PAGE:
Price typically refers to the pricing strategy that you employ for your product, in this instance, yourself. I bet you don’t charge the same price for small bar gigs as you do for huge stadium events. At least I hope you don’t…

I’ve had countless conversations with musicians regarding the fee they charge for their services. My common advice is to charge whatever you’re worth, which leads into a lengthy tirade about how they are worth different amounts to different people. Simply put… be flexible. Be smart enough to charge $2500 when the budget can accommodate it and humble enough to work for free when the opportunity can bring you $500 worth of exposure that you didn’t have before.

In my upcoming vlog series, The 6-Figure Musician, I detail various opportunities for musicians to scale their income using common sense practices through creative marketing and knuckle-busting hard work. But the purpose of this post is to encourage you to think openly about your price and be flexible enough to understand that one $100 gig will pay you the same as two $50 gigs.

Your price should reflect your value. Do you have a website? Do you have a large social media footprint? Can you use your platforms to help promote an event? Would having you on stage increase ticket sales? These are all value-based inquiries that can only be scaled by you. For example, if an artist can hire you to play a gig for $200 and safely rely on your followers to buy $300 worth of tickets, you instantly bring value to the situation. See how that works? However, it is your responsibility to manage and maintain your personal value by how you present the product.

Promotion

Promotion refers to the activities which you engage in to make your customers or potential customers aware of your product, in this case, yourself. Promotion includes advertising and direct marketing among other things.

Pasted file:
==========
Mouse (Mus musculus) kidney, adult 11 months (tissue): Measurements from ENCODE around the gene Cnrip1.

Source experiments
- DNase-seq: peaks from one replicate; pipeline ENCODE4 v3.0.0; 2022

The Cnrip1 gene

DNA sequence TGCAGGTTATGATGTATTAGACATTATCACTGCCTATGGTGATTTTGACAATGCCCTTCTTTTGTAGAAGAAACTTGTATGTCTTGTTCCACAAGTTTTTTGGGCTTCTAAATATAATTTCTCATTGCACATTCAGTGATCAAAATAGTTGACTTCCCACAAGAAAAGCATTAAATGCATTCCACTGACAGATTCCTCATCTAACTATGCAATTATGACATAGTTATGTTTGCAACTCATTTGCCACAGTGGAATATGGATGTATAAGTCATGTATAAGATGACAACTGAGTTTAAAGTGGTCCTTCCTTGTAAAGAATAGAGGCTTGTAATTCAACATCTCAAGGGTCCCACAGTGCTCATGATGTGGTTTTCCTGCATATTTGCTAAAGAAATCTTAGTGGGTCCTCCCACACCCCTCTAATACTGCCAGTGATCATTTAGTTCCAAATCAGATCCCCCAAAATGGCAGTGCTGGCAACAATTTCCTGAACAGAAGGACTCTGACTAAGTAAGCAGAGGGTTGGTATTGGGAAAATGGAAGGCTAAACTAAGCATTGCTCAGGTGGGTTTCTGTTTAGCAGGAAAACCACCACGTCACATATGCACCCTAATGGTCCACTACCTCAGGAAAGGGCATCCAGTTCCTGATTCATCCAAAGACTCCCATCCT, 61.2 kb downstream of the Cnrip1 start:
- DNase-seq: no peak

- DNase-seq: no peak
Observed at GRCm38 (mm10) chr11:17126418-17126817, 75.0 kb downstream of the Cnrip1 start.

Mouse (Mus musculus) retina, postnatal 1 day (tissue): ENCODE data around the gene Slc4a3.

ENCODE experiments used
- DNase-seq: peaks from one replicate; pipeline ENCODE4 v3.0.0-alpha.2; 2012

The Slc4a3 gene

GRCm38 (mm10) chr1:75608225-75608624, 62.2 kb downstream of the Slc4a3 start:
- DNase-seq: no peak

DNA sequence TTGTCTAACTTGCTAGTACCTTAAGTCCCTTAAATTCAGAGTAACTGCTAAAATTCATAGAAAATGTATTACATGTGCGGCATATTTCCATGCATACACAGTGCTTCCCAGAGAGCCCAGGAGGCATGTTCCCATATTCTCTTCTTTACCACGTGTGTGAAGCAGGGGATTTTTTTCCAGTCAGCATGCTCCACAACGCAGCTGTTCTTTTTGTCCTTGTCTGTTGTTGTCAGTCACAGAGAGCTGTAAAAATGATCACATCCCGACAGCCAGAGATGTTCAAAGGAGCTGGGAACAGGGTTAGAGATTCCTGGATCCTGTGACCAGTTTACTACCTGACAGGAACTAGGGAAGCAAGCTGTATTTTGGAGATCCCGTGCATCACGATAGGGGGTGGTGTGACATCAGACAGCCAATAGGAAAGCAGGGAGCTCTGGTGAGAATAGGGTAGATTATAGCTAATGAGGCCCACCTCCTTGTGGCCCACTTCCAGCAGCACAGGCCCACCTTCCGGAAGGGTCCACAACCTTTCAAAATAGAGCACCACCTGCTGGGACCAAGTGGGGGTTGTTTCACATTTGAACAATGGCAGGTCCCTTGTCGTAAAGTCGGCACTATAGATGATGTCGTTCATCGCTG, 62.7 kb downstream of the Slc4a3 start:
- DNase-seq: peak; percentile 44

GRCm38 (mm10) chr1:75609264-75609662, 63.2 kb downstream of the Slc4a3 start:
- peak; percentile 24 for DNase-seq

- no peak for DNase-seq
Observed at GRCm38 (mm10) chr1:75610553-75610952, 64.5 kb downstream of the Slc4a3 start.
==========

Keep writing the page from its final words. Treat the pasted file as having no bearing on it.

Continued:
SELL! SELL! SELL! Always be selling. Even when you sleep, sell.

If I’ve said it once, I’ve said it a million times. There is no greater promotional asset that you can have than your own website. It is your own platform that provides a controllable presentation to the world of your product (yourself) and your price (value). It speaks volumes about your level of seriousness toward your public image and your brand. It is the great separator between musicians who are invested in their presentation and musicians who relegate themselves to using whatever free platform is the flavor-of-the-day.

  

Don’t get me wrong. Facebook, Instagram, YouTube and others are great tools, but they should be supplemental in nature, providing additional social connections and steering current and potential customers to your ultimate internet doorstep. Using a drummer’s analogy, social platforms are merely the drum heads; replaceable and substitutable. Your personal domain and website are the drum.

This week, Facebook and Instagram experienced a worldwide crash limiting the ability of millions of users to access their accounts (https://www.cnn.com/2019/03/13/tech/facebook-instagram-down/index.html). However, for those musicians who maintain their own space on the internet, it was only a minor glitch in their promotional scheme.

So as you consider how to better market yourself in order to reach your goals, remember that you are the product, your price must be based upon given circumstances, and perhaps most importantly, if you don’t have your own website, your promotional efforts are seriously lacking. Good luck!